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A view on Blu-ray by Gary W. Tooze

The Onion Field [Blu-ray]


(Harold Becker, 1979)



Review by Gary Tooze



Theatrical: Black Marble Productions

Video: Kino Lorber



Region: 'A' (as verified by the Oppo Blu-ray player)

Runtime: 2:06:38.424

Disc Size: 23,637,866,648 bytes

Feature Size: 19,889,129,472 bytes

Video Bitrate: 17.95 Mbps

Chapters: 8

Case: Standard Blu-ray case

Release date: June 16th, 2015



Aspect ratio: 1.85:1

Resolution: 1080p / 23.976 fps

Video codec: MPEG-4 AVC Video



DTS-HD Master Audio English 1559 kbps 2.0 / 48 kHz / 1559 kbps / 16-bit (DTS Core: 2.0 / 48 kHz / 1509 kbps / 16-bit)

Dolby Digital Audio English 192 kbps 2.0 / 48 kHz / 192 kbps






• Audio Commentary by Director Harold Becker
On-camera interview with Star John Savage (10:54)
"Ring of Truth" Documentary (28:59)
Trailer (1:59)





Description: Joseph Wambaugh's The Onion Field is based on an actual 1963 case. L.A. plainclothesmen Karl Hattinger John Savage and Ian Campbell Ted Danson routinely investigate a pair of suspicious types, Greg Powell James Woods and Jimmy Smith Franklin Seales. Unexpectedly, Powell pulls a gun on the cops, then forces them into a deserted onion field, where he kills Campbell in cold blood. Hattinger manages to escape, and through his eyewitness account, Powell and Smith are arrested. But that is not that. Thanks to their knowledge and manipulation of the quicksilver legal system, Powell and Smith manage to evade prosecution for years. Meanwhile, Hattinger goes through hell on earth, tortured with guilt over the fact that he lived while Campbell died so ignominiously.



The Film:

From a real life American tragedy, this tale of thoughtless brutality, cold-blooded murder and hard won justice is a prowling, gripping, disturbing movie starring John Savage (The Deer Hunter) and James Woods (Cop) and featuring a stunning attention to detail. The Onion Field is intriguing, absorbing, powerful, well acted and riveting from beginning to end. On March 9, 1963, LAPD officers Karl Hettinger (Savage) and Ian Campbell (Ted Danson, TV's Cheers) pull over a vehicle for making an illegal U-turn and find themselves held at gunpoint by two seasoned armed robbers. Forced to give up their guns and drive to a deserted road, both officers face the horror of becoming victims in a mob-style execution... but only one is able to escape into the bleak darkness of an onion field. Stylishly directed by Harold Becker (Malice) with a screenplay Joseph Wambaugh (The New Centurions) - based on his best-selling novel. Co-starring Franklyn Seales, Ronny Cox and Christopher Lloyd.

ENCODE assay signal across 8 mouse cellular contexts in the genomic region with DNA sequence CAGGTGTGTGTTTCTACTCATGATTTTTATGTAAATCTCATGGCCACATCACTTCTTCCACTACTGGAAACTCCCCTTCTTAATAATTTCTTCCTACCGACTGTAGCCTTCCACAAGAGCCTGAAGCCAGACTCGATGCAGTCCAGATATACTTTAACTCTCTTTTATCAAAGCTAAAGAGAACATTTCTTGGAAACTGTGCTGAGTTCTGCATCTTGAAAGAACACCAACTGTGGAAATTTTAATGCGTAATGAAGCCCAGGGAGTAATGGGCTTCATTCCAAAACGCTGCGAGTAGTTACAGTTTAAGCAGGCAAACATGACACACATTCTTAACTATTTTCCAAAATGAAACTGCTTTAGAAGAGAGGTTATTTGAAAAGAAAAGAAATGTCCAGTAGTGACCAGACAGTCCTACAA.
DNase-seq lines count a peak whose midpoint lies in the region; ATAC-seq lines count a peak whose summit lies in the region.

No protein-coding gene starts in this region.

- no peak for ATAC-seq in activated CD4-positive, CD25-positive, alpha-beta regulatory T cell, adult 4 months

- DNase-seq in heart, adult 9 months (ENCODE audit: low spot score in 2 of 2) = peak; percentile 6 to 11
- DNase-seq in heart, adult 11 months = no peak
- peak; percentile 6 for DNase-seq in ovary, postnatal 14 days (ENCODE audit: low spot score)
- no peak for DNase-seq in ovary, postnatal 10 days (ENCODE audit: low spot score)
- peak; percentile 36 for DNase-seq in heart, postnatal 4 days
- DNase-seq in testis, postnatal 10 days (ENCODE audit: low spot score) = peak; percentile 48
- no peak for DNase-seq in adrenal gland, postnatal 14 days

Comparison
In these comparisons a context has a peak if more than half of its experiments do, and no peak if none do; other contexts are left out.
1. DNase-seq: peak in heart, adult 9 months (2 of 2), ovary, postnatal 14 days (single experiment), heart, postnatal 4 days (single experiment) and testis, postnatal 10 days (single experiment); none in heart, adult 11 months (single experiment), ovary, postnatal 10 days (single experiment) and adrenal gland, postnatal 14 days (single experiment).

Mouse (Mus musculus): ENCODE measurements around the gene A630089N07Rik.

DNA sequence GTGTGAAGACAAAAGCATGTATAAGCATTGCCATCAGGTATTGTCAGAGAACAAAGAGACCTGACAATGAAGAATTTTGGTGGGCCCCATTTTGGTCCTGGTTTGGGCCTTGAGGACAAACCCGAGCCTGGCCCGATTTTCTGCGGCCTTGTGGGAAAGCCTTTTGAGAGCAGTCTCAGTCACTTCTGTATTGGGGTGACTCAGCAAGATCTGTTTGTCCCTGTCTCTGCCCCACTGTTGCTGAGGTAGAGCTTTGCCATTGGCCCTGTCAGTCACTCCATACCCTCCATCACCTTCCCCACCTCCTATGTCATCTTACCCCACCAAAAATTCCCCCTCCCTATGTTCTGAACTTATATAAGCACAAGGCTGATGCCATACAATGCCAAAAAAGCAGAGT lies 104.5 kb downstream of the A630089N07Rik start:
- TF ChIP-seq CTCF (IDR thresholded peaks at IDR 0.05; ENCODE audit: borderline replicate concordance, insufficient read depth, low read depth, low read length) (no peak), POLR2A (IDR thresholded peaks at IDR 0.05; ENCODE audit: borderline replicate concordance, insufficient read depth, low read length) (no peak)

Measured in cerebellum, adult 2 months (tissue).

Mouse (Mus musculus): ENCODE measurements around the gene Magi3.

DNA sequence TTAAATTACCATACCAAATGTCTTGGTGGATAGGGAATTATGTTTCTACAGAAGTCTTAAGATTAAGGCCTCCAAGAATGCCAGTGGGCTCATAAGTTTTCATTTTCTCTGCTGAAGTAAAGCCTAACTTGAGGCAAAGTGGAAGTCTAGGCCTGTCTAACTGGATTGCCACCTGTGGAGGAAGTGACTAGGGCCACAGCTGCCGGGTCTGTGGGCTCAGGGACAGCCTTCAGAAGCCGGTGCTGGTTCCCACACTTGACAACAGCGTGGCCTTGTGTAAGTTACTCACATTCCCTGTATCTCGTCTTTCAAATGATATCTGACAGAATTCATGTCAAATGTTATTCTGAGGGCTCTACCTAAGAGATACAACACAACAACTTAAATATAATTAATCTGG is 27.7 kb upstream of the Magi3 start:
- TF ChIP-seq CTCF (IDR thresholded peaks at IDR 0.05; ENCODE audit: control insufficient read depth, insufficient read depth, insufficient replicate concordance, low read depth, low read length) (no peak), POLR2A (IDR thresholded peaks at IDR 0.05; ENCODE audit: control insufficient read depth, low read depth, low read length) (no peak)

Excerpt from Amazon located HERE


An expertly performed adaptation of Joseph Wambaugh's novel, based on the real-life case history of an LA Cop (Danson) murdered by two hijackers he tries to arrest (Woods, Seales), and the effect of the killing on his partner (Savage). It's the usual heavy Wambaugh brew: police procedure closely observed without a trace of romanticism, suggesting simply that life in the force is psychological hell. So far, so good. But that very insistence on authenticity is followed by the film to the detriment of the narrative's dramatic structure; half way through, the whole thing begins to ramble badly. Engrossingly sordid, nevertheless.